I’ve taken note of Auster’s occasional earnestness before. That is, I find so very little, hm, giddiness in his fiction, when I find so much in his interviews. Note that I have never read an Auster interview/essay/poetics shiznit that I didn’t like. The man loves writing, he breathes it. Talking about a turn of phrase, talking about the very act of being still with his notebook — Paul Auster likes his job. He’s so passionate about it — that is what touches my heart about Auster. And I found that in The Locked Room, not a direct translation of his non-fictional work, but a dimension of it. Oh, see how our narrator talks about a kiss:

Then, without warning, we both straightened up, turned towards each other, and began to kiss. After that, it is difficult for me to speak of what happened. Such things have little to do with words, so little, in fact, that it seems almost pointless to try to express them. If anything, I would say we were falling into each other, that we were falling so fast and so far that nothing could catch us. Again, I lapse into metaphor. But that is probably beside the point. For whether or not I can talk about it does not change the truth of what happened. The fact is, there never was such a kiss, and in all my life I doubt there can ever be such a kiss again.

Although many times I treated The New York Trilogy as a puzzle the reader is obligated to solve — what with recurring themes and characters and names and scenarios — I enjoyed it immensely, even if I was very much aware that a second and a third and a fourth reading was required for me to freely enjoy it. I want to be lost in it in the future, not so guarded. It will most probably confuse me still, parts of it may forever be not understood by li’l ol’ me. But I suppose that comes with Auster. And so, again: Yes.

To Kerry: I eagerly await your thoughts on this. Mostly to help me out with the confuzzlement. Everyone, you are very much welcome to enlighten me.

26 thoughts on “marginalia || The New York Trilogy, by Paul Auster


    Did not read it all the way through because I’m a spoiler-phobe, and I do intend to read this, but I get what you are saying in the first part.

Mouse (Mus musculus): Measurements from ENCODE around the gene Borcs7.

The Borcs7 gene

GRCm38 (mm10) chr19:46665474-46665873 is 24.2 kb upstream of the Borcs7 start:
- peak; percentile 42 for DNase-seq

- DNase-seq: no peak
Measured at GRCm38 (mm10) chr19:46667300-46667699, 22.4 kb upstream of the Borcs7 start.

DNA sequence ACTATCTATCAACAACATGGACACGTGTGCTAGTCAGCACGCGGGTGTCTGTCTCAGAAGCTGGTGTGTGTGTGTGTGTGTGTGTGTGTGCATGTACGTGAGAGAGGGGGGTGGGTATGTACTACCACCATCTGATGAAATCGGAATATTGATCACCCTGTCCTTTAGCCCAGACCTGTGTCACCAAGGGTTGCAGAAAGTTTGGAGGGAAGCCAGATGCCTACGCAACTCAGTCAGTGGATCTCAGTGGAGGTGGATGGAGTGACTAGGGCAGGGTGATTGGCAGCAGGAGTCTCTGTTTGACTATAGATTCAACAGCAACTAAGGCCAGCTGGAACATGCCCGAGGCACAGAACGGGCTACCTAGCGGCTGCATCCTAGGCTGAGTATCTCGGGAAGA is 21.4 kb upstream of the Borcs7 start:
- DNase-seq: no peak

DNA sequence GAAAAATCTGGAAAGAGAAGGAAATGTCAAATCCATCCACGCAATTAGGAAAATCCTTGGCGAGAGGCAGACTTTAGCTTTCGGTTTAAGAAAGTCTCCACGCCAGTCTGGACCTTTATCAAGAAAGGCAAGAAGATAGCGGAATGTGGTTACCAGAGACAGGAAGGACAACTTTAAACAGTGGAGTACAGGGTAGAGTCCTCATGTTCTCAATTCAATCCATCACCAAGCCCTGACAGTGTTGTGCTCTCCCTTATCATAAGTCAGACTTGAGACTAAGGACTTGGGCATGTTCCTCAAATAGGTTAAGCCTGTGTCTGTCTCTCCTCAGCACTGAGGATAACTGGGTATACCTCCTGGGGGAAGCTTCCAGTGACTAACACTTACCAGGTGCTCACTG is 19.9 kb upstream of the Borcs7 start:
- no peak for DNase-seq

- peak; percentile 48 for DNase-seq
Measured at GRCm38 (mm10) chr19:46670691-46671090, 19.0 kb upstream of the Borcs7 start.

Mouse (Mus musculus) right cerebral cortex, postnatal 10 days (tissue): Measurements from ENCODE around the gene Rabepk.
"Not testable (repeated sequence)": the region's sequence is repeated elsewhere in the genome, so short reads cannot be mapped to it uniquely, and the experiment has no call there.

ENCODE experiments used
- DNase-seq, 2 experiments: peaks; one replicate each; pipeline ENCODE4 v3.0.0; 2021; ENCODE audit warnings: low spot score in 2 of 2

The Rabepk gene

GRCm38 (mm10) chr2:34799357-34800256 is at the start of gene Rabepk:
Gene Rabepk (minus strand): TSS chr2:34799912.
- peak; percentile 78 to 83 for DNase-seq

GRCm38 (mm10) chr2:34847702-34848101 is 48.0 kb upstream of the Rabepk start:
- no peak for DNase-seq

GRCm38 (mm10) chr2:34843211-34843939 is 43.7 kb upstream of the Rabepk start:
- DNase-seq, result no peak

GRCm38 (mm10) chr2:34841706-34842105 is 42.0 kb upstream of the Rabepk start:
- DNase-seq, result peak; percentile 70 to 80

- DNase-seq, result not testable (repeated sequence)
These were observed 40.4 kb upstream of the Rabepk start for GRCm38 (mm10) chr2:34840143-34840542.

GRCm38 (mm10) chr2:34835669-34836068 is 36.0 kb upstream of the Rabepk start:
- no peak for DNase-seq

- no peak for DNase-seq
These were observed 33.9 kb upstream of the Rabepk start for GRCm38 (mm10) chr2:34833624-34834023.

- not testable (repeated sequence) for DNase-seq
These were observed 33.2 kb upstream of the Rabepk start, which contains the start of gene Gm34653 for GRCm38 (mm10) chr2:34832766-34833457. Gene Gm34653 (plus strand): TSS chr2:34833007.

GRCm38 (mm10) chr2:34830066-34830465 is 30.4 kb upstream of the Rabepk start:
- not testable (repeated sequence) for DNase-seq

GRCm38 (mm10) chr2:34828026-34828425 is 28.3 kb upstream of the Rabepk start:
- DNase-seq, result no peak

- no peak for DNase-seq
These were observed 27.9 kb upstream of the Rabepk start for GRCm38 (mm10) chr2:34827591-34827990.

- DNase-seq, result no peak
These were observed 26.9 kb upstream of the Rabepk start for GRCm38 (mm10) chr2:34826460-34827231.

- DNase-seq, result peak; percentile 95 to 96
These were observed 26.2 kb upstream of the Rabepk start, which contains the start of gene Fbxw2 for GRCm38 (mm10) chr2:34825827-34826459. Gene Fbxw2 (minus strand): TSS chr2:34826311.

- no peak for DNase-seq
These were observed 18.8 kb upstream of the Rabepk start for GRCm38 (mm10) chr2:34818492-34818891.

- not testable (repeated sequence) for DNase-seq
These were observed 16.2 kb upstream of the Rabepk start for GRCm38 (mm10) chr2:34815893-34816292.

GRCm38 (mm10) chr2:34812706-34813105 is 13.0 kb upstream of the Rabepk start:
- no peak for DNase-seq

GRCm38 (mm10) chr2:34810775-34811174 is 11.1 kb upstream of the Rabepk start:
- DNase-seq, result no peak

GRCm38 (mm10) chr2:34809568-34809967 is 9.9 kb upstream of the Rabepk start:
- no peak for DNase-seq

2. I wholeheartedly (har har) share your assessment of this trilogy – fascinating, very well-crafted, intellectually stimulating…not emotionally engaging. Which is fine. Not every book needs to grab my heart; my brain likes some candy too. I wouldn’t want to subsist on a steady diet of Auster and only Auster, but I do enjoy him. And I’ve only read one interview with him (the compiled Paris Review one), but it was so great. I agree, there is a warmth and earnestness there that is not reflected in the New York Trilogy.

    1. Not every book needs to grab my heart.

      Agreed. I admire Auster, and parts of Trilogy did make my heart flutter. But generally, I’ll just attribute this to how Auster writes. He’s not cold, no, but he’s chosen to engage the mind more than the emotions, and I respect him for that because he does that well.

  3. I really, really, really want to read this trilogy. Never read Auster before but I’ve been told this is as good of a place as any to start.

    (Re: daughter – holy shit, she’s as pretty as Sophie Dahl – my literary daughter crush).

    1. Hi, Selena. I actually wish I’d begun with this book. I’d read about three other books of his, but dawdled with this one. I think if I had read this first, I’d be a ginormous fan. :] [Hustvedt and Auster’s daughter name is Sophie too! She’s a singer, actress. And whenever there’s a write-up, it always says that she’s Auster and Siri’s daughter, haha. Awesome. I Googled Sophie Dahl. Whoa. She’s literary royalty!]

  4. I really liked ‘New York Trilogy’ but again, yeah, not because it ‘touched my heart’ but because I found it really interesting. Structural tricks in direct prose – a rare combination and one I found very easy and wonderful to read.